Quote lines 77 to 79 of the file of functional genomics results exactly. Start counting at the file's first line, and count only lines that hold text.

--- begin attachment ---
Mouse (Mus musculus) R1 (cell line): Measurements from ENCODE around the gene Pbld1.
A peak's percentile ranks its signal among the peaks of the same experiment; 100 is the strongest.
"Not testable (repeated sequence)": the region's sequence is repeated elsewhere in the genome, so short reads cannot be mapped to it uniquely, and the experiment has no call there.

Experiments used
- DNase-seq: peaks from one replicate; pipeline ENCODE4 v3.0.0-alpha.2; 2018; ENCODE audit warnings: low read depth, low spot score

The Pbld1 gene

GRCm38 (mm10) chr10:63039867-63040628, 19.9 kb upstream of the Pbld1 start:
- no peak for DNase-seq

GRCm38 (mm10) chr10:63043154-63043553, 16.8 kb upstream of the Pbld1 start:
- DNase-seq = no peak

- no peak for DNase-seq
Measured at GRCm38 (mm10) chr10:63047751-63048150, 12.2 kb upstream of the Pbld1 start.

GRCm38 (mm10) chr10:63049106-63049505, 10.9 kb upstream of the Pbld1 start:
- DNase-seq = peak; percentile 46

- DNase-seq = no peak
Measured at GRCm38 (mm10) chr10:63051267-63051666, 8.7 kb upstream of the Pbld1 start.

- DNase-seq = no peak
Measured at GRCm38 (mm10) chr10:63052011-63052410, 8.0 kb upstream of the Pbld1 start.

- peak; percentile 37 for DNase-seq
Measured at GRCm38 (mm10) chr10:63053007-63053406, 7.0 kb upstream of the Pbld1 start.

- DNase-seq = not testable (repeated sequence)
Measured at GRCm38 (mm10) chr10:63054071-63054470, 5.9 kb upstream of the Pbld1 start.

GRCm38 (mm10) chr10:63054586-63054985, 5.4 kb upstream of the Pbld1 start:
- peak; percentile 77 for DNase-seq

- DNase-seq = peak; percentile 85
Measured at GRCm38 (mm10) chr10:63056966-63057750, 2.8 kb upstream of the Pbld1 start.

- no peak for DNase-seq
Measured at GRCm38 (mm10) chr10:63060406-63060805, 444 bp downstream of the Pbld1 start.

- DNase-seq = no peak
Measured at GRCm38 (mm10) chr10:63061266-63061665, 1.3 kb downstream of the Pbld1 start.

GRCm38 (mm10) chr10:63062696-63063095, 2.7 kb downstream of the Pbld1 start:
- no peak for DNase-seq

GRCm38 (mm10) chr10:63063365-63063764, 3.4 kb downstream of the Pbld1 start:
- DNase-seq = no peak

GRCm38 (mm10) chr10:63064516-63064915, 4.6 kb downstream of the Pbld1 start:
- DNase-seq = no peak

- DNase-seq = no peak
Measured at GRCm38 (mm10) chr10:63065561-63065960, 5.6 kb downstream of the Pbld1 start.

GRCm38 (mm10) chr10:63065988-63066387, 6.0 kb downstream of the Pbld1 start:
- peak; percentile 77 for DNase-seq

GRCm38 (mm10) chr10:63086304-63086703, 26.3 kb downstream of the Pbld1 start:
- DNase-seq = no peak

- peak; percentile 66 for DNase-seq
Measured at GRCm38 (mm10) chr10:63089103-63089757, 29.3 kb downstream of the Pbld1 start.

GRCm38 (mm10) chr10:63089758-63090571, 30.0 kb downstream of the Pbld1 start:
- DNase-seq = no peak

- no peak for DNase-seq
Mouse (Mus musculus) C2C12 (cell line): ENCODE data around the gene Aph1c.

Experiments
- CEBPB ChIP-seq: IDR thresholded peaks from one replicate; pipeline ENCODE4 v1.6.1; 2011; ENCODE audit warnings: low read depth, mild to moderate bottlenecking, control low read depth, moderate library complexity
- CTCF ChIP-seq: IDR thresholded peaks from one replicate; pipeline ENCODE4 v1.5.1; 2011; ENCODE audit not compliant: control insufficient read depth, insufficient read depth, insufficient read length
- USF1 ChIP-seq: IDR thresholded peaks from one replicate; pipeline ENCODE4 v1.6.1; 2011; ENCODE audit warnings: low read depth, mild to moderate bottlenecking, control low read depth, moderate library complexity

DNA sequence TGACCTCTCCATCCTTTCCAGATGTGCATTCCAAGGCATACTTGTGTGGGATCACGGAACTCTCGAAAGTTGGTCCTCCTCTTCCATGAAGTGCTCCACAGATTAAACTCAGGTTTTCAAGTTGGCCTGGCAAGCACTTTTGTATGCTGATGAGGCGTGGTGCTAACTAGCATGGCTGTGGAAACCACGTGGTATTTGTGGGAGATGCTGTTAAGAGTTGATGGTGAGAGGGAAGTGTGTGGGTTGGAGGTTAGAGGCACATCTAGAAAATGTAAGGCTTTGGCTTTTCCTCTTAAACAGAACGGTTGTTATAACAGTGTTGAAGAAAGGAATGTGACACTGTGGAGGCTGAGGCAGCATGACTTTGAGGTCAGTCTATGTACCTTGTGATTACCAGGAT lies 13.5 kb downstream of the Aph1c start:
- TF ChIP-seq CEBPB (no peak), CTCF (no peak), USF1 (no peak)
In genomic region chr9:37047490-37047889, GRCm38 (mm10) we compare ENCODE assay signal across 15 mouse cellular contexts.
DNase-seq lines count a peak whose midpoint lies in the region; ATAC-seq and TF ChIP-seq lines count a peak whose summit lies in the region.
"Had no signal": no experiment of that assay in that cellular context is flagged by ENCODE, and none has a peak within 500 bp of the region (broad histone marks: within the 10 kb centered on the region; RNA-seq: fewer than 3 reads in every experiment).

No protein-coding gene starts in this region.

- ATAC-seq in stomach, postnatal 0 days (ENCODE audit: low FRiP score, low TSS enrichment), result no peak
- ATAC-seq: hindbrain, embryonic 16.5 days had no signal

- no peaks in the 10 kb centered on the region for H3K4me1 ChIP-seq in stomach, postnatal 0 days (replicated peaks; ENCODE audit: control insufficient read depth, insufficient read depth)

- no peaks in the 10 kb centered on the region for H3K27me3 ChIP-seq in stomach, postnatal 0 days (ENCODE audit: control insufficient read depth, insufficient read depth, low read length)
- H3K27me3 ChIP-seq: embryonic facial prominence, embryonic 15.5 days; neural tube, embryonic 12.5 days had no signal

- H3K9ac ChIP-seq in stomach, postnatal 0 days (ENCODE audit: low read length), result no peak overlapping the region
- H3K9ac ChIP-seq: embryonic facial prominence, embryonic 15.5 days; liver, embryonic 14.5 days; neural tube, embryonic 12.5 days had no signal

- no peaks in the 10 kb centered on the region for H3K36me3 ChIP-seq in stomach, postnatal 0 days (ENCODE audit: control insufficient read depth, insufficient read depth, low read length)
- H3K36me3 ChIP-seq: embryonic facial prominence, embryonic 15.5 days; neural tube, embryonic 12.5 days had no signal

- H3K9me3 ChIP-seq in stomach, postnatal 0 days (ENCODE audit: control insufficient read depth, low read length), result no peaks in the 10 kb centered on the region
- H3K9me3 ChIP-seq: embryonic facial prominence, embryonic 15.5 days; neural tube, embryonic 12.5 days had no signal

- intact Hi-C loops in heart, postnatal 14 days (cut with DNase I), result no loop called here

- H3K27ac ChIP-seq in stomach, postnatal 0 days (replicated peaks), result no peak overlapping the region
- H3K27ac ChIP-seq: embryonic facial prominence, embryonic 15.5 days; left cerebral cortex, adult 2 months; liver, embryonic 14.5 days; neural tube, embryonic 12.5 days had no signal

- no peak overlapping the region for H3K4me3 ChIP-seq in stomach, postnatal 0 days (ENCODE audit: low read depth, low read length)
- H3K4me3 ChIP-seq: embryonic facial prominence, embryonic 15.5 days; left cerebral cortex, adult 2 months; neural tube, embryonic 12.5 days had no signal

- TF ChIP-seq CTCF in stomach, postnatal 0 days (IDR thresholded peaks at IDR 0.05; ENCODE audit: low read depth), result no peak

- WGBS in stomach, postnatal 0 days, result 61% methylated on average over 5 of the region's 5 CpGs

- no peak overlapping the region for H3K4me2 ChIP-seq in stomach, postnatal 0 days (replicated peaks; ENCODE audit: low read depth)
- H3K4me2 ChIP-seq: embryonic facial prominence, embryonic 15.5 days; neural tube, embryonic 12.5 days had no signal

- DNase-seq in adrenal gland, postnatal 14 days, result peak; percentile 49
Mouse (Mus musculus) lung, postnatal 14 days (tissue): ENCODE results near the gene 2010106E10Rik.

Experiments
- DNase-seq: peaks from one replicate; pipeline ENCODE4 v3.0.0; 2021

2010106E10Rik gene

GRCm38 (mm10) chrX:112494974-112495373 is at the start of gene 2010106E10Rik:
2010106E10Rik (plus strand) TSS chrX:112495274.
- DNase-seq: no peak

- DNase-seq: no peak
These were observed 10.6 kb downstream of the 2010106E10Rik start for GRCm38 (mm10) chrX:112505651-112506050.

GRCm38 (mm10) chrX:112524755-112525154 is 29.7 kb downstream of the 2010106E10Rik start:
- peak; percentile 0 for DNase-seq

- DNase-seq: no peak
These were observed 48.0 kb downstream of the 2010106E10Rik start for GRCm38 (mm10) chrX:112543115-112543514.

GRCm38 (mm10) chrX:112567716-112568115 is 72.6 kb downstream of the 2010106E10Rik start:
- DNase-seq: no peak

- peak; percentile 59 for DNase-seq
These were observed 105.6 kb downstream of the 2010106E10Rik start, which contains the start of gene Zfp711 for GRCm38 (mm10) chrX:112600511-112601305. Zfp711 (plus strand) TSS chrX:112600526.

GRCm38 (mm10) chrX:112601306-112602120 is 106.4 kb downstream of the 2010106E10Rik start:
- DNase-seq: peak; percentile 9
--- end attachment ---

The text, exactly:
- no peak overlapping the region for H3K4me2 ChIP-seq in stomach, postnatal 0 days (replicated peaks; ENCODE audit: low read depth)
- H3K4me2 ChIP-seq: embryonic facial prominence, embryonic 15.5 days; neural tube, embryonic 12.5 days had no signal

- DNase-seq in adrenal gland, postnatal 14 days, result peak; percentile 49